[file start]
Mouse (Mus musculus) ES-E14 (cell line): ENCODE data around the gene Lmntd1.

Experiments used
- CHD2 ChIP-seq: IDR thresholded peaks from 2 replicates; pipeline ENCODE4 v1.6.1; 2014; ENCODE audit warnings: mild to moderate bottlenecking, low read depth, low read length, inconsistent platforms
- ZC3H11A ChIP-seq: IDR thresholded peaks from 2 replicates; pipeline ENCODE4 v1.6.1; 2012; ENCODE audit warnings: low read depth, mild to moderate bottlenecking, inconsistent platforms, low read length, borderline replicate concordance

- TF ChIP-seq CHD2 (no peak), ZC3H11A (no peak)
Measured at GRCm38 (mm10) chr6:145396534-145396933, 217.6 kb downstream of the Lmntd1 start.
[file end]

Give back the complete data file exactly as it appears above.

Mouse (Mus musculus) ES-E14 (cell line): ENCODE data around the gene Lmntd1.

Experiments used
- CHD2 ChIP-seq: IDR thresholded peaks from 2 replicates; pipeline ENCODE4 v1.6.1; 2014; ENCODE audit warnings: mild to moderate bottlenecking, low read depth, low read length, inconsistent platforms
- ZC3H11A ChIP-seq: IDR thresholded peaks from 2 replicates; pipeline ENCODE4 v1.6.1; 2012; ENCODE audit warnings: low read depth, mild to moderate bottlenecking, inconsistent platforms, low read length, borderline replicate concordance

- TF ChIP-seq CHD2 (no peak), ZC3H11A (no peak)
Measured at GRCm38 (mm10) chr6:145396534-145396933, 217.6 kb downstream of the Lmntd1 start.